Molotes en Salsa Pasilla
Maestra de Cocina Yurina Peralta, el 5 abril, 2011
San Miguel de Allende
Recipe for 7 people
Molotes: pieces of lean beef (I think it was rump steak) flattened by the butcher, and wrapped around filling like a burrito.
Pasilla is a dry chile that is not very spicy.
7 pieces of rump steak (tell butcher para una milanesa)
6 small carrots
4 small/medium potatoes
2 chayote squashes (small)
a little white flour
¼ kg pasilla chiles (dry)
1 lg clove garlic
1 medium onion
1 tbsp + salt
Dice carrots and squash finely; put in bowl.
Dice potatoes; put in another bowl.
Put the pasilla chiles in boiling water for about 20 minutes until soft.
To make each molote:
Sprinkle salt and pepper
Place handful of carrots and chayote in the middle
Gently fold over, like a burrito
Fasten with toothpicks
Dredge molotes in white flour
Fry in olive oil until both sides are brown, not too much time. Remove from heat.
Remove stems, veins, and seeds from chiles and put in blender.
Add to blender: sliced onion, garlic clove, and salt, and fill halfway with fresh water (the water in which the chiles boiled is too spicy). Blend and slowly add more fresh water to top of blender.
Put some olive oil in frypan and diced potatoes and some salt. If any carrot/chayote mixture is left, add it here.
When potatoes are al dente, add salsa. Stir, then pour over molotes. Cook covered, over low heat about 20 minutes: if high heat or cooked long time, the chiles become bitter.
And for the vegetarians among you ...
Calabaza de Queso, Ensalada Jardinera,
Guacamole, Ensalada de Nopales
Maestra de Cocina Yurina Peralta, el 12 abril, 2011
San Miguel de Allende
Recipe for 7 people
Calabaza de Queso — Stuffed Zucchini Squash
½ kg red tomatoes
Salt and pepper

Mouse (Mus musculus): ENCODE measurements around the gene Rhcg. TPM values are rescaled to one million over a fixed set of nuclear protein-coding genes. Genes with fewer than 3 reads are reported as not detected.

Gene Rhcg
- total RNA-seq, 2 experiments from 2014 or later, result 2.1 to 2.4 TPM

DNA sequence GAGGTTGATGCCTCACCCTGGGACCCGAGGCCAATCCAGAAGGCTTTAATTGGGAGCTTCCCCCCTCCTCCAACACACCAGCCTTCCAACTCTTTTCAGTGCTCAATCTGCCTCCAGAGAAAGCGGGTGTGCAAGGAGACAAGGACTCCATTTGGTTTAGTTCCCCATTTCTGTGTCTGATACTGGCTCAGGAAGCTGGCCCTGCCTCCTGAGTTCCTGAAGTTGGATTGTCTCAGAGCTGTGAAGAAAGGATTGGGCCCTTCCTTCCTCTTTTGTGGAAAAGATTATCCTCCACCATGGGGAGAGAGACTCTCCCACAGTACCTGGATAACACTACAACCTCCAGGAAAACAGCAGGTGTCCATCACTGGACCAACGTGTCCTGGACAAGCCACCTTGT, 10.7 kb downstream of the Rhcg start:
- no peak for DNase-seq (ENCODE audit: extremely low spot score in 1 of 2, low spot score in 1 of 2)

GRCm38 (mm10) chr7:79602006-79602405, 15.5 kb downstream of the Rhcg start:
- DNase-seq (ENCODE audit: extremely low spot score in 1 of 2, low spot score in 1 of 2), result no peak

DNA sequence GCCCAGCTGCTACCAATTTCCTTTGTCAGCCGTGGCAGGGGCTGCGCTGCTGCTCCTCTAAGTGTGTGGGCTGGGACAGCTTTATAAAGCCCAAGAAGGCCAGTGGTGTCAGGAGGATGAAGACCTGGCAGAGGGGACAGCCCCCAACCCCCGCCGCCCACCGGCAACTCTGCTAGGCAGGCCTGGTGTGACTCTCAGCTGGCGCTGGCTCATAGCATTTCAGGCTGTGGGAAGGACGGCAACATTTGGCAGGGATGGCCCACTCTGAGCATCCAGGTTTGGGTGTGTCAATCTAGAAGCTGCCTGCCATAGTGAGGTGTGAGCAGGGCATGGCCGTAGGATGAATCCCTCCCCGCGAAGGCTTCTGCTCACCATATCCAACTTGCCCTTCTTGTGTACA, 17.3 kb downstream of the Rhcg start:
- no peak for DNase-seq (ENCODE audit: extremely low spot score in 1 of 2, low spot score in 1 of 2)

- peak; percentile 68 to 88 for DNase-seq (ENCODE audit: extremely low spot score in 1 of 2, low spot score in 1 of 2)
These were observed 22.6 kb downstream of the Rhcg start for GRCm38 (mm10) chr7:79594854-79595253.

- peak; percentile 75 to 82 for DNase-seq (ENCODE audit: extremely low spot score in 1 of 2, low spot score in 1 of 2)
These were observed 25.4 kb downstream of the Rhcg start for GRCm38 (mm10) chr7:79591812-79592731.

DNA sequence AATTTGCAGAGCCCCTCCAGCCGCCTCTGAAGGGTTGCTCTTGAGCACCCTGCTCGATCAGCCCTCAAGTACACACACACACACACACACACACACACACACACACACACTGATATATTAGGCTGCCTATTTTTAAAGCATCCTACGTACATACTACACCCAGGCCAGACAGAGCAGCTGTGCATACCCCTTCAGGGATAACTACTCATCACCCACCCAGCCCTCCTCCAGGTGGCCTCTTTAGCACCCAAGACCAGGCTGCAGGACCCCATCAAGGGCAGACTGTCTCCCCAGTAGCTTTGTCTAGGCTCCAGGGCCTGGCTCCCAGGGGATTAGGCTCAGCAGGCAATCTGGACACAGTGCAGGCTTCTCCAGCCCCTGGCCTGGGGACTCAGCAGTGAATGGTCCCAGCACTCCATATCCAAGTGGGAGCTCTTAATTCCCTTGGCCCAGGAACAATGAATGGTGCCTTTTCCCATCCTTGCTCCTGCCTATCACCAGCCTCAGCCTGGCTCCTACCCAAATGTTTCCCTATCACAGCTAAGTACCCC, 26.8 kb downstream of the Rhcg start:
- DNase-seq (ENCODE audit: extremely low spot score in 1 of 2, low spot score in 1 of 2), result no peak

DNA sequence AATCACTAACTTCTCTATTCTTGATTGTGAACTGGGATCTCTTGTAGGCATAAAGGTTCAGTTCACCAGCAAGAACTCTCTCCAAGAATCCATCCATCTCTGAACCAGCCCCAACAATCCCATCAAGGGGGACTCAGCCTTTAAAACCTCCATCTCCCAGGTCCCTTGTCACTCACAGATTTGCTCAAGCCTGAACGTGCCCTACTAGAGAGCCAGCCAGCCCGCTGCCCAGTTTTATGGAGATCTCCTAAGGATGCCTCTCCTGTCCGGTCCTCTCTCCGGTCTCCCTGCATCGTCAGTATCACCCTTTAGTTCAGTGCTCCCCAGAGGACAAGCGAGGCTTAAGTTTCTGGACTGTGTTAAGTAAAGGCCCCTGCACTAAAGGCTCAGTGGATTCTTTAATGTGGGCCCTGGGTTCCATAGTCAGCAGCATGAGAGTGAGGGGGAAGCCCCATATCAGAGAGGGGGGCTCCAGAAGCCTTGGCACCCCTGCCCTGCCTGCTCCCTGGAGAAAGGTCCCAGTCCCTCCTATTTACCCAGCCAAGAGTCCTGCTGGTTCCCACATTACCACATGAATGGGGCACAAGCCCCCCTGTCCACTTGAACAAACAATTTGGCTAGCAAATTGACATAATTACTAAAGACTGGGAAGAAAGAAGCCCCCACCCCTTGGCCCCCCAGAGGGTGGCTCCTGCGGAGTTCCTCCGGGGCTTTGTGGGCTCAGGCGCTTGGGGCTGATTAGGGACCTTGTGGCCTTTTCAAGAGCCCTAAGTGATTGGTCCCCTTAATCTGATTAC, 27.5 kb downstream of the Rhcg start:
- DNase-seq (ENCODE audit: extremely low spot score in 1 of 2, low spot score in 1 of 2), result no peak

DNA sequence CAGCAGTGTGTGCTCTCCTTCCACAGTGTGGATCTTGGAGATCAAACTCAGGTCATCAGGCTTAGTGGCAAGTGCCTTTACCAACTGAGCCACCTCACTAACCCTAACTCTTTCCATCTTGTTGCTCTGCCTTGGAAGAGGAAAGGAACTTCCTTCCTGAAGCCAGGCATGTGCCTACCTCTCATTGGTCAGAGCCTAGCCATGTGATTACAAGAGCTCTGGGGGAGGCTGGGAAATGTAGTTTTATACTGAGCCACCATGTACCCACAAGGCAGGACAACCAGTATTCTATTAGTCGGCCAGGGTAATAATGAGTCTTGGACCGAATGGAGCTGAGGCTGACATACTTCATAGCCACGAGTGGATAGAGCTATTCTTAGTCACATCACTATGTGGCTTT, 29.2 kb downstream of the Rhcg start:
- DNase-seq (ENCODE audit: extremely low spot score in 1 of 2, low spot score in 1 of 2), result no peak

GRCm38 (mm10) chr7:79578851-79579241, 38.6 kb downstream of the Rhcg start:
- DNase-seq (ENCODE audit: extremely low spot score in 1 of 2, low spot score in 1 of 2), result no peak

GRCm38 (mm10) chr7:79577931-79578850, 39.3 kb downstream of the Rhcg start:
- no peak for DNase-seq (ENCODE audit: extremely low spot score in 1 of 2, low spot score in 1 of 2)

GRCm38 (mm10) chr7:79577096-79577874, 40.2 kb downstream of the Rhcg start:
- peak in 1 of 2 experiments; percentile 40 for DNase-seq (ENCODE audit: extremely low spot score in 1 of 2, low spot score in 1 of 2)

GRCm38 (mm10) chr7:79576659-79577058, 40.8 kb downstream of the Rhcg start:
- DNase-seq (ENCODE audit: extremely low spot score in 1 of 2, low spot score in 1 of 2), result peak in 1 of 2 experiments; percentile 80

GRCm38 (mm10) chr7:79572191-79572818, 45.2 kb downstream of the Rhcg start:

½ kg hard cheese: gouda or manchego
Cut cheese into long strips.
Gently hollow out a long hole in the squash from the stem end, and push the cheese into it. (Mexican squashes are short and straight, so this is possible.) Fill the end with some of the hollowed-out pieces. Place on plate.
Cut and blend tomatoes, onion, salt and pepper. If there are any squash pieces left, blend those too.
Cook tomato mixture in large frypan about 15 minutes.
Place squashes in frypan, cover with tomato mixture, and simmer over low fire about ¾ hour. Not too much or they will fall apart.
Ensalada Jardinera — Cooked Garden Salad
2 chayote squashes
¼ kg. string beans
fresh garbanzo beans or other beans for protein
Any other vegetables you want
Peel potatoes and carrots
Dice all ingredients
Remove to bowl and add olive oil, salt, pepper, seasoning to taste
Otro Ensalada de Nopales (prickly pear cactus)
Rinse nopales pieces well and soak in colander to start taking the ooze out
Boil until color changes. Change water and boil again – 2 or 3 more times. Strain.
Put olive oil in frypan and add half an onion, sliced thin. When a little brown, add nopales.
Add salt and pepper to taste.
Put in bowl, add cherry tomatoes cut in pieces for color.
Traditional Mexican Guacamole
Dice avocadoes and press with spoon. Add diced cilantro leaves, lime juice salt, half an onion cut in very small pieces. Mix and serve.